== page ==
· A secure app which delivers real time updates about your child’s day straight to your mobile device



Are you wondering what makes Bright Horizons curriculum different? They believe that children are natural scientists, inventors, and explorers, so teachers build on the children’s interests to make learning meaningful and fun! With a play-based, emergent curriculum set in our beautifully appointment learning environments Bright Horizons aims to capture the joys of childhood, nurture each child’s individual growth and development, and pave the way for success in school and life.

There are lots of ways to learn more about Bright Horizons at Ballston. Visit the center website at brighthorizons.com/ballston. Like and follow the center on Facebook to stay up to date on center events and activities. Or contact an enrollment specialist at (571) 397-3933 to learn more about the registration process and how Bright Horizons can be a part of your family’s education journey.


This post is sponsored by Bright Horizons Early Education and Preschool, however, I only promote programs, places, and services that I genuinely believe in and think will appeal to KFDC readers.


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Filed under 2019, 2020, Babies, Child Care, Daycare, Educational, Preschoolers, Schools, Toddlers, Virginia, Weekdays

Tips for Visiting Smithsonian Museums with Young Children (Ages 0-6)

[Note: This is a Guest Post contributed by Jennifer Liao, local mom and founder of Family Trip Guides. As my own kids are now well past the little kid stage, Jennifer brings a fresh take on navigating the National Mall’s museum scene with younger children.]

I started taking my kids to the Smithsonian museums as a tactic to survive the long summer, but it turned into the highlight of the season! We set a goal to visit all 12 Smithsonian museums with my then 2- and 5-year-old and made a passing grade of 8 over the summer and finished this past year. At first, my goals were to escape the suburbs and enjoy the free, world-class museums, but I wasn’t prepared for how much we would grow to love our visits! Now my kids regularly ask which museum we’re going to this week: The Dinosaur One? (Natural History), the Vehicle One? (Postal Museum), or the Inventions One? (American History).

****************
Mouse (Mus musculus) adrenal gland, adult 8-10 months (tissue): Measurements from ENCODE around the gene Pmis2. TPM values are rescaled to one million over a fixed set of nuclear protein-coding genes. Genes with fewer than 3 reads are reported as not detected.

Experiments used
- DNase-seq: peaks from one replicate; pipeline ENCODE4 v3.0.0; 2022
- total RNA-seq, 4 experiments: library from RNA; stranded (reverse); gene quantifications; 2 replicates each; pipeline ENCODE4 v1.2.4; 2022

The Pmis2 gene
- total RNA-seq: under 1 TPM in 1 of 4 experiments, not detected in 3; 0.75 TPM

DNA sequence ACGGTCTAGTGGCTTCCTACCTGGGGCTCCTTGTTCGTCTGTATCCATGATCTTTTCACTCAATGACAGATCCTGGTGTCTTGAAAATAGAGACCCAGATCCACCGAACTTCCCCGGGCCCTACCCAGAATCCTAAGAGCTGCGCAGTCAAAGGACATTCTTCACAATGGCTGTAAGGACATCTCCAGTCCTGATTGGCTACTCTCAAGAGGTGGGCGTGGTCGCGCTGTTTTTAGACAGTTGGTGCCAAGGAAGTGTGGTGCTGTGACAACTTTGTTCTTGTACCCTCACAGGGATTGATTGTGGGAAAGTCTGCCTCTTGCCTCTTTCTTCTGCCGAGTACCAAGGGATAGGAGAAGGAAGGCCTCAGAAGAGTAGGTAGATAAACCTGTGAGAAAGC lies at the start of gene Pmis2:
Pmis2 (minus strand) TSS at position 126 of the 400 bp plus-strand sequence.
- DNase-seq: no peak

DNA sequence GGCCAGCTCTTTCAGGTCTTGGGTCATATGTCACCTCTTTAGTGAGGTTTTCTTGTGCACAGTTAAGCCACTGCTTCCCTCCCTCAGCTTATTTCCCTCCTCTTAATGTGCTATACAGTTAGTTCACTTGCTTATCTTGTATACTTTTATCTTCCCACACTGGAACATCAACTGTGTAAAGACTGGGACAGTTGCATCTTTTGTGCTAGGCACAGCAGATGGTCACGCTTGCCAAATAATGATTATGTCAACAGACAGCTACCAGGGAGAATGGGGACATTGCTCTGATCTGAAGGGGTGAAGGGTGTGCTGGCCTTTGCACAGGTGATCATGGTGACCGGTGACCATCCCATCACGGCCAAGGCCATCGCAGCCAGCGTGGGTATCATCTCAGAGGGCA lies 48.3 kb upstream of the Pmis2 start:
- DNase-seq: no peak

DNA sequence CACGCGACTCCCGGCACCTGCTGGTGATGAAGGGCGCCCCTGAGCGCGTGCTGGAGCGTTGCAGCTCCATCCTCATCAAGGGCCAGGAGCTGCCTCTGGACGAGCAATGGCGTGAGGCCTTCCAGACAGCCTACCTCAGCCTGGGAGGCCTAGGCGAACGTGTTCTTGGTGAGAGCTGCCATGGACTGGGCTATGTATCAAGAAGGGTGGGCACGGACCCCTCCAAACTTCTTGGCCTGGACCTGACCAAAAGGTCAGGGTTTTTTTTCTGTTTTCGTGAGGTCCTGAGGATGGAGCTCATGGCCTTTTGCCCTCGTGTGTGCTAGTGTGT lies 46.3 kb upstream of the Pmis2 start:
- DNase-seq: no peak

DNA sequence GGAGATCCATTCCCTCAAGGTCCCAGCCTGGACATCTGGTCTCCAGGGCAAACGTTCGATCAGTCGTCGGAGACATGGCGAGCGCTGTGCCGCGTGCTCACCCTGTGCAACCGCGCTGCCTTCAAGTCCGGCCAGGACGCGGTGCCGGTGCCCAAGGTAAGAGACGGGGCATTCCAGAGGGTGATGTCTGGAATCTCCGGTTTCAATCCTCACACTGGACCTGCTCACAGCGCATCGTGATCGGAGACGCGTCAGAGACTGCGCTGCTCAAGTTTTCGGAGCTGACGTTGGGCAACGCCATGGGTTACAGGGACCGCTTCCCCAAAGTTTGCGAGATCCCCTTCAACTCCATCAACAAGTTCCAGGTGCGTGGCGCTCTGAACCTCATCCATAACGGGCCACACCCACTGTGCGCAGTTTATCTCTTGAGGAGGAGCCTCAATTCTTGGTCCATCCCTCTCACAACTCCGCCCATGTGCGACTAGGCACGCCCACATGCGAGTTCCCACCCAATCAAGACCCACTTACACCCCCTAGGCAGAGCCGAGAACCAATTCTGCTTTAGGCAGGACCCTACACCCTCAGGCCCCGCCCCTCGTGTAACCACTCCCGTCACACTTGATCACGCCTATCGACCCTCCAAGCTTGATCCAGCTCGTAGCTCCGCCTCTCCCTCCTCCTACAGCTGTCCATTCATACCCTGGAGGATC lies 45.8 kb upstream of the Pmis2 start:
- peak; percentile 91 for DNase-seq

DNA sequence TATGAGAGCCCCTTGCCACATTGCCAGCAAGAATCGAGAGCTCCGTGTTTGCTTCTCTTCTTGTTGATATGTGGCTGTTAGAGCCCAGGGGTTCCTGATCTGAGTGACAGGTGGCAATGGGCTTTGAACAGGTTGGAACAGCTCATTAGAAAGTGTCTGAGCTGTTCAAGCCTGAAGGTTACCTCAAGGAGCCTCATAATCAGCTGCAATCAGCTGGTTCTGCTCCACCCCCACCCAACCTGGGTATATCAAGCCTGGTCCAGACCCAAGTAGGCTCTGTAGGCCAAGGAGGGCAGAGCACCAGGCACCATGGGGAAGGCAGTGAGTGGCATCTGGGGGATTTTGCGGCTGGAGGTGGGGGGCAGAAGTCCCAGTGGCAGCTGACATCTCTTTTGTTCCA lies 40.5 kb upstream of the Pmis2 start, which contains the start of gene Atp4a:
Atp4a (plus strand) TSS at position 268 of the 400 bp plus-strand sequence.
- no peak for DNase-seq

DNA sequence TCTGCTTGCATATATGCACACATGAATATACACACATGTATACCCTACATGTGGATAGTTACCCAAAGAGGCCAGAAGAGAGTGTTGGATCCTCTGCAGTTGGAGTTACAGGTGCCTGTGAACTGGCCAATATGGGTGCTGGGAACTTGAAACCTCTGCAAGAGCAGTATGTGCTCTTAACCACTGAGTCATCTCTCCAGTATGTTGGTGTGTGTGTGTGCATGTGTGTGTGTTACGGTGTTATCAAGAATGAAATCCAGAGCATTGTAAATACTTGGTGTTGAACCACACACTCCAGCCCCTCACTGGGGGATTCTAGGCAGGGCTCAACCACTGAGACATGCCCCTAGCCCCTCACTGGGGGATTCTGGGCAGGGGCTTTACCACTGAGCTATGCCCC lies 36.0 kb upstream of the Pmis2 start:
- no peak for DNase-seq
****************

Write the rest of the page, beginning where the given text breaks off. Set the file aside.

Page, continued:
Channeling Julia Childs at Wegmans Wonderplace in the American History Museum

The museums sparked so much curiosity and wonder in my kids that it became contagious. They were excited to share with kids and adults alike about what they discovered that, by the end, we were bringing neighbors with us on our museum trips. I started to get lots of questions from my friends about taking kids into DC by themselves, where to park on a weekday, and food options outside the museums. So, I started texting my tips to friends, which turned into emails, then ultimately created Family Trip Guides for the top five museums.
I love lists so below are: 1) My 3 favorite things about visiting Smithsonians with young kids, 2) Trip tips, and 3) Favorite museums for this age.

Exploring the African Art Museum

My 3 Favorite Things about Visiting Smithsonians with Young Kids

1. Following Their Wonder: I LOVE watching kids’ faces light up when they explore something new! I often follow behind my children when we first enter a gallery and listen to their oohs and ahhs and have them lead me to what they want to explore. Most recently, in the African Art Museum right behind the Smithsonian Castle, my 3-year-old was so transfixed by the beautiful gold exhibit from the Wolof in Senegal, commenting that one necklace looked kind of like a cupcake!

2. Free = No Pressure/No Guilt: All the Smithsonian museums are free which relieves a lot of the pressure to “see everything.” If you need to leave because of nap time or a tantrum, you have a guilt free pass to do so. We used to live in Chicago where the Field Museum is $26 for the basic admission per person so you wanted to get your money’s worth, i.e. you stayed awhile, even if the kids were no longer into it. The Smithsonians can be a great pop-in destination whether you live nearby or not.

3. Connection: Visiting a museum with younger kids requires a lot more attention for the parent or caregiver (why is Obama’s portrait at toddler-touch-level at the Portrait Gallery?!), but it leads to incredible moments of connection with your child. My kids help me live in the moment and see the wonder in the nature, art, and artifacts.

Don’t miss the Volunteer Carts for extra exhibits (and stickers!)

My Top 3 Trip Tips for Visiting Museums with Little Kids